Rick Van der Ploeg, University of Oxford Climate Policy and Asset Diversification

Date

Thursday, September 17, 2020

Time

SF 8:00am, NYC 11:00am, BERLIN 5:00pm

Location

Virtual

Rick van der Ploeg is Professor of Economics at the University of Oxford. He is Research Director of the Oxford Centre for the Analysis of Resource Rich Economies (OxCarre). He is also Research Fellow in International Macroeconomics at the CEPR, London, and Director of the Public Sector Economics programme at CESifo, Munich. His research interests are (international) macroeconomics and public finance with special focus on the economics of natural resources and climate change, political economy and development economics. He also has an interest in the economics of culture and higher education reform.

Seminar and Q&A recording (video, 55:48 minutes)

Transcript

Rick Van der Ploeg:

s. The investment ratio is I over K respond to the Tobin’s Qs positively. So higher Tobin Q means higher investment rates. The Tobin’s Qs are related to the marginal value of capital divided by the marginal value of consumption. The optimal reallocation of capital if the Tobin Q the clean sector is higher that the Tobin’s Q in the dirty sector, then you relocate capital from the dirty sector to the green sector, then our R is positive. And then these two equations there are just a mass of productivity conditions for fossil fuel and for green energy. So the left hand one is for green energy, it’s just a cost of green energy what we want and the mass of product fossil fuel is equal to the cost of fossil fuel, B2, plus something related to the Pigouvian tax from using one unit of fossil fuel, which has given on that bottom expression there. So this is the theorem we use to make the model easier to solve. So we define a share of dirty capital. This is a share of the capital in the Brown sector divided by the total capital stock. Then you can just basically this fair insurance that you can just solve the reduced-form Hamilton-Jacobi-Bellman equation in terms of S and T, just intentional share of dirty capital on temperature, rather than terms of those three variables. And we can actually write down the value function exactly as it’s given there in expression 3.9 is proportional to K to the one minus gamma and a reduced-form value function just depends on T and S. This makes it computationally so, so much easier to solve, and otherwise, it would have been a actually numerically, a bit of a nightmare.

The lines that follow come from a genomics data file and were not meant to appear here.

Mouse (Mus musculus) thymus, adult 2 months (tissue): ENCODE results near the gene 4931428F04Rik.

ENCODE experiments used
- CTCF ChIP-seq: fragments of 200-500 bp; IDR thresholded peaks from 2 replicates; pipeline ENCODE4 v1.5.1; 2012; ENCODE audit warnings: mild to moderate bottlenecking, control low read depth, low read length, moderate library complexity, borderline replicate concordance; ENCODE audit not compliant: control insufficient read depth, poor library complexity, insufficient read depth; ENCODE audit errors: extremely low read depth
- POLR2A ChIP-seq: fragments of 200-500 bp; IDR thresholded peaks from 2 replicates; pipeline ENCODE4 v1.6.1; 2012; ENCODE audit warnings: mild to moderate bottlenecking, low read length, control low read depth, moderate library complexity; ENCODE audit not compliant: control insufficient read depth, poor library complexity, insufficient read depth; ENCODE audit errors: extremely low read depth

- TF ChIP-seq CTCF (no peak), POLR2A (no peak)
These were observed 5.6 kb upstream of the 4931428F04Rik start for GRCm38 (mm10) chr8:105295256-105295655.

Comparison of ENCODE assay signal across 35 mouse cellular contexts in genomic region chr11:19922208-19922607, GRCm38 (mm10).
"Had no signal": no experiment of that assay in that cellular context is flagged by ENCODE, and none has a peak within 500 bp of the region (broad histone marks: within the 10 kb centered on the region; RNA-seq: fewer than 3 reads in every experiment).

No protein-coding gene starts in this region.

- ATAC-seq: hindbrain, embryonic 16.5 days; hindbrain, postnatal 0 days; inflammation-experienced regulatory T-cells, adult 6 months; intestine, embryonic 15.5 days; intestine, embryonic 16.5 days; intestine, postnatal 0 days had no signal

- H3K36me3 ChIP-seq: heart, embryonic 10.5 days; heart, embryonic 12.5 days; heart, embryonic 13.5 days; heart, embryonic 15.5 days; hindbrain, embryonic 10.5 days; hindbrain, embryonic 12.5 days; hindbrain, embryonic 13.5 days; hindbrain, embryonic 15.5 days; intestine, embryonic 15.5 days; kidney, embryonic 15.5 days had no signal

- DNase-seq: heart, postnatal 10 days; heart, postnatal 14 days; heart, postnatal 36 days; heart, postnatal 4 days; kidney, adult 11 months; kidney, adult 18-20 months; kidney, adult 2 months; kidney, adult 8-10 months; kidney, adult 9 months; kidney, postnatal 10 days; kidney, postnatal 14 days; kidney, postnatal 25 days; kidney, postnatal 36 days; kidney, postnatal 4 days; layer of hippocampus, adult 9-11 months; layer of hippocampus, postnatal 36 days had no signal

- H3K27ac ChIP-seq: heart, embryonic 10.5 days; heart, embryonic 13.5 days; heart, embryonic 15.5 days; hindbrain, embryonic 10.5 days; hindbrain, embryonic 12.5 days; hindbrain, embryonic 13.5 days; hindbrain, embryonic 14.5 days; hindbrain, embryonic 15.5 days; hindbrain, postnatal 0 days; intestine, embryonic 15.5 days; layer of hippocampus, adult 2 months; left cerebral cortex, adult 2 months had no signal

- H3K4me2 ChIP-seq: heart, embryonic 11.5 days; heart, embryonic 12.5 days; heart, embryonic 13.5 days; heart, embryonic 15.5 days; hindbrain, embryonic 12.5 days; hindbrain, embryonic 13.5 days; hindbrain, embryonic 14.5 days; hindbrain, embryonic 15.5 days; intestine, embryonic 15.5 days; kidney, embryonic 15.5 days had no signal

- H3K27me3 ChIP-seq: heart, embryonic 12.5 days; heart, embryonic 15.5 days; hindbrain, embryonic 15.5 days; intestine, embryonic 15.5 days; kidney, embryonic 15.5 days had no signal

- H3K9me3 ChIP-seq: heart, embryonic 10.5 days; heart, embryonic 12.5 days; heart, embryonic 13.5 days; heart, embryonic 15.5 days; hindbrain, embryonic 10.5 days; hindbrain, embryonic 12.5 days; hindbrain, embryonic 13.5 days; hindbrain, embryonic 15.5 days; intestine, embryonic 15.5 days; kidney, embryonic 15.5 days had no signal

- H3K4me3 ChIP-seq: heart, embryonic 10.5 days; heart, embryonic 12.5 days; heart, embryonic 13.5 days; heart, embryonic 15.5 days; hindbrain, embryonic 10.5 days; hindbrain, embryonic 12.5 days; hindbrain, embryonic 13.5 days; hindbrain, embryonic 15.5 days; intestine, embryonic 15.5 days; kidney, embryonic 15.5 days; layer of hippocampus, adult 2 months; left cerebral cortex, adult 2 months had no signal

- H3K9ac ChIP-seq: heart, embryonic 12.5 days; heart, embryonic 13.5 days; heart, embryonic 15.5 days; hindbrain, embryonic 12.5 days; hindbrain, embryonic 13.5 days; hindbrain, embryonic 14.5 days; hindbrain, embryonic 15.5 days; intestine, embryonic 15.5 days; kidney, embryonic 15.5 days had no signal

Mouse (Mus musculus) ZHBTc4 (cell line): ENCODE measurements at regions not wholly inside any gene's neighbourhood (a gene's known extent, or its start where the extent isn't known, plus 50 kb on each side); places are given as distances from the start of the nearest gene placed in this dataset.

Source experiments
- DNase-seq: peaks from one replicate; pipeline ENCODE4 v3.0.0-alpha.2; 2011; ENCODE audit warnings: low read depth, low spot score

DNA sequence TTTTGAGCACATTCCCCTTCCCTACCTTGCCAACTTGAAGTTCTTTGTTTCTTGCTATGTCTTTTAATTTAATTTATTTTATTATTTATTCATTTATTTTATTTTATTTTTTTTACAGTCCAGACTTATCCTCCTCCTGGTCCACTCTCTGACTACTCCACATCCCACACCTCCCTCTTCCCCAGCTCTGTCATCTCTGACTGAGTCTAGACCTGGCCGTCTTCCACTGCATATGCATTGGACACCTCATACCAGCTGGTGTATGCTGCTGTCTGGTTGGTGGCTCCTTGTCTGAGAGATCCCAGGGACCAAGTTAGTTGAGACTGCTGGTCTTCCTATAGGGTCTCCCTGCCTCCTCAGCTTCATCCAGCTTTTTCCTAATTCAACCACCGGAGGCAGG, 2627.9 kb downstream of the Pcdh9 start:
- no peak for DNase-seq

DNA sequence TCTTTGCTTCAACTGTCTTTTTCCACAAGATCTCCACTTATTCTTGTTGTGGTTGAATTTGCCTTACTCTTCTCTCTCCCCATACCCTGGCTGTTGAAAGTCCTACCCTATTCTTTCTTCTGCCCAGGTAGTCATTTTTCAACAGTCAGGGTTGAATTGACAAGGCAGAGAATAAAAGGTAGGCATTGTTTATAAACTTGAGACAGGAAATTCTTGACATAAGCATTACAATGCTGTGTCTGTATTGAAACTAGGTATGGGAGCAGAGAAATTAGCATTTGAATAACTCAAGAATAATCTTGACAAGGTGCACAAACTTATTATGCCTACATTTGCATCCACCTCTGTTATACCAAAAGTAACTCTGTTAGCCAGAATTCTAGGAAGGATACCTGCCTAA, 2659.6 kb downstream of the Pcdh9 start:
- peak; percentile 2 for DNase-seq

Glenn Rudebusch:

Rick, we have about 20 minutes left in the presentation.

Rick:

Okay, I’m fine

Glenn:

Great.

Rick: